According to a report in the New York Times, many cities have restored their police budgets, disappointing activists who attempted to defund their police departments last year. Several cities have increased their funding for police departments after they were defunded, according to a publication called “A Year After ‘Defund,’ Police Departments Get Their Money Back.”
A report in The Times says the NYPD’s budget will rise by $200 million despite the City Council cutting $1 billion from last summer. Approximately $89 million was transferred from police services to homeless initiatives, trainings for employment and anti-gang programs by the Los Angeles City Council. In contrast, the LAPD has been given a three percent pay increase.
Several local leaders have switched from slashing to restoring funds because of a rise in crime in major cities, The Times reports. The decline in retention rates among police officers was also cited as a determining factor. In Austin, Texas, the police department recently restored its budget after a decrease last year, and in Burlington, Vermont, the police department has cut its budget earlier this year but is offering $10,000 bonuses for officers to stay on the job. An article in the Times discusses plans for Dallas, where Mayor Eric Johnson calls for funds to be restored for city departments and more police officers placed on the streets.
“For the amount of investment that the local government puts into the department, Dallas stands out,” says Laura Cooper of the Major Cities Chiefs Association.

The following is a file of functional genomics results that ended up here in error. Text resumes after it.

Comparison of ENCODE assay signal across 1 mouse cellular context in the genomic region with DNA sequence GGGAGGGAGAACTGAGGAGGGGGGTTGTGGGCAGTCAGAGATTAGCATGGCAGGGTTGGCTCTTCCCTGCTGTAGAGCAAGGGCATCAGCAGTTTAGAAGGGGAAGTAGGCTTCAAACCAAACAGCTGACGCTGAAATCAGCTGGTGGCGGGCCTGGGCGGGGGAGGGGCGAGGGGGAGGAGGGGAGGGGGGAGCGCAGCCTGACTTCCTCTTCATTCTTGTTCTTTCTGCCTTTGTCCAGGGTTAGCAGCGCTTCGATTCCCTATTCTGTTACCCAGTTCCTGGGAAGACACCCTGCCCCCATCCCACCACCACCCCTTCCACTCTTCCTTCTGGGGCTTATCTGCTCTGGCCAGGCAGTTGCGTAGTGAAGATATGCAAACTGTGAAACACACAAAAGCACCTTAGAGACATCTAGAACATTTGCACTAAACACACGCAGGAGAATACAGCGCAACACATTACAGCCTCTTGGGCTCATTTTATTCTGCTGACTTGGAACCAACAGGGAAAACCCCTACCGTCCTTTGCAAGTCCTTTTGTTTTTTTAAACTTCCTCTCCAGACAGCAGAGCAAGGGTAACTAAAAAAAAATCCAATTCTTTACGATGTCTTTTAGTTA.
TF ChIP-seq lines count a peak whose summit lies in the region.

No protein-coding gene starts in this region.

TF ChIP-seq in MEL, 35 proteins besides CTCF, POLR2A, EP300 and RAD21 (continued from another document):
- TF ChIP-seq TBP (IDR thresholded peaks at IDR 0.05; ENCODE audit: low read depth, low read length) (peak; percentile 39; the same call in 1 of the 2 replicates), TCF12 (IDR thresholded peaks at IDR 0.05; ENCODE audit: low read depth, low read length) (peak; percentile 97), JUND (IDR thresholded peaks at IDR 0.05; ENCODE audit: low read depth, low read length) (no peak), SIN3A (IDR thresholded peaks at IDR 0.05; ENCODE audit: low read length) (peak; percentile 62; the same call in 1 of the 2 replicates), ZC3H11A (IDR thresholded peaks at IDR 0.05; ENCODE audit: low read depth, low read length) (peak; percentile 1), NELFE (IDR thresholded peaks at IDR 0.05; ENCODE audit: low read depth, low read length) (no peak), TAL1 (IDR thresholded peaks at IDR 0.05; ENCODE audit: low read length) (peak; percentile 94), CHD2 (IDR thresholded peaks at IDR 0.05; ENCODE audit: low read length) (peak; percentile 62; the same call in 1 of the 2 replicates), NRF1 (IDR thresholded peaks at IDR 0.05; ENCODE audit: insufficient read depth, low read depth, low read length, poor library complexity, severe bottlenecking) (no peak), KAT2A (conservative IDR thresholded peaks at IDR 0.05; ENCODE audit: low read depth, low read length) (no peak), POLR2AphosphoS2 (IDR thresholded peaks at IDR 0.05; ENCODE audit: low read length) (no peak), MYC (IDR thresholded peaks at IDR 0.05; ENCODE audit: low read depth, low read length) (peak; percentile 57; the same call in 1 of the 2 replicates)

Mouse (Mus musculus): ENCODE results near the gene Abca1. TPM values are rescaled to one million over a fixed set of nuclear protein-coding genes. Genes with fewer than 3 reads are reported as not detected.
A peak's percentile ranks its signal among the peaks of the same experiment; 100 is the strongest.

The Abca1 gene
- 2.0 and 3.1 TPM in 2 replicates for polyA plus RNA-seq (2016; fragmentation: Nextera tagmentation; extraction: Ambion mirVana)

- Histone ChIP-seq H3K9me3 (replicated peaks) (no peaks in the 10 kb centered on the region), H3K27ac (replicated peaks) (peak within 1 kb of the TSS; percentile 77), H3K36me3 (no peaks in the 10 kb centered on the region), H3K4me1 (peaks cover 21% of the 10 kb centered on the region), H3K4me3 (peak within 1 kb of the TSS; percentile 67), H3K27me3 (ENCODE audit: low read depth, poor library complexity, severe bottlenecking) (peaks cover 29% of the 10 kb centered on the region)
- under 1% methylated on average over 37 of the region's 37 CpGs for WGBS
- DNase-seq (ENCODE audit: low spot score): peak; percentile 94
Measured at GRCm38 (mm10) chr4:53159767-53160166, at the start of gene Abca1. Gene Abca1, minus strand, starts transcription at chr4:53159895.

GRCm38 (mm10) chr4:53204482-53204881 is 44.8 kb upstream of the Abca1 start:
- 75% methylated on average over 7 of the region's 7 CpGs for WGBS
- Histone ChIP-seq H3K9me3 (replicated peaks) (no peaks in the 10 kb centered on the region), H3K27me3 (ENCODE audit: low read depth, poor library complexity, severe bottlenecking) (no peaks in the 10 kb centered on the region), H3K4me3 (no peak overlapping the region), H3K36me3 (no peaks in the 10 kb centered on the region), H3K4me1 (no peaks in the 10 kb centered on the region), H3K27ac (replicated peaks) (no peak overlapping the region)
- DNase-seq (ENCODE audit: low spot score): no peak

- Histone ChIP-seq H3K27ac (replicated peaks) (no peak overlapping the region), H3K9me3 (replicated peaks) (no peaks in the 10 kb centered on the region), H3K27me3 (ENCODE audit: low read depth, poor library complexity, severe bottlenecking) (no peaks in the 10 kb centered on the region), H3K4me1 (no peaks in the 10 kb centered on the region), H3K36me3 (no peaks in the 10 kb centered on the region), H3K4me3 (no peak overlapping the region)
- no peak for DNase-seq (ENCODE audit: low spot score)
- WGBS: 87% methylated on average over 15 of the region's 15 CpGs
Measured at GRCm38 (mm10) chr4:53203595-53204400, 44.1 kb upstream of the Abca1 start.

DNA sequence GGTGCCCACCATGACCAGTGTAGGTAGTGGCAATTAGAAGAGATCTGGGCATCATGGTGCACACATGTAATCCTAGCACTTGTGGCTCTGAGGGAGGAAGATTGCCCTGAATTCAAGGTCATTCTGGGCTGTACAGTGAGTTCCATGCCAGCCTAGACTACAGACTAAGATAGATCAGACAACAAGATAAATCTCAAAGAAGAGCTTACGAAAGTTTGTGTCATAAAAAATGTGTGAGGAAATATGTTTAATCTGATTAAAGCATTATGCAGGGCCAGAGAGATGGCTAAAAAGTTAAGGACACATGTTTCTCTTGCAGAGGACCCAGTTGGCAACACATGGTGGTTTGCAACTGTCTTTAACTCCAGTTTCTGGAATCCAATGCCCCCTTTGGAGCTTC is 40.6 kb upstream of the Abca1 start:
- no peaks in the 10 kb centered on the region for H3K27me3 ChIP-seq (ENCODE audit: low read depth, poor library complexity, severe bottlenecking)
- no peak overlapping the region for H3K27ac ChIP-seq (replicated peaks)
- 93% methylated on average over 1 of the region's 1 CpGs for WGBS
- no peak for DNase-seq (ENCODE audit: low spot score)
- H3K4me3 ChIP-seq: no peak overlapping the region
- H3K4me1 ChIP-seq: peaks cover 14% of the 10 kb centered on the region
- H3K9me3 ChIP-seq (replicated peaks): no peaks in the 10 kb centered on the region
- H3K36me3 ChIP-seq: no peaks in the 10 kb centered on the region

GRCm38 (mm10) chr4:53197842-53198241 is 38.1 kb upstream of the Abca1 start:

In response to the Dallas City Council’s vote, the Dallas Police Department will contribute $7 million worth of overtime to the Dallas Public Safety Department. However, the Council approved last month’s budget, approving a 4.3 billion dollar increase for police overtime of $10 million. Fox 4 Dallas-Fort Worth reported the city hopes to increase its police force by 250 officers because of the budget increase, after it lost nearly 800 cops. With the current rate of homicide in the city, the city’s murder rate is on track to surpass that level this year.
As part of the $4.3 billion budget, The Times reports, police intervention alternatives will be funded, including specialized units that assist mentally ill citizens calling 911.
This article was penned by Jonathan P. Wright. Jonathan is a freelance writer for multiple mainstream publications and CVO of RADIOPUSHERS. You can read more of his work by clicking here.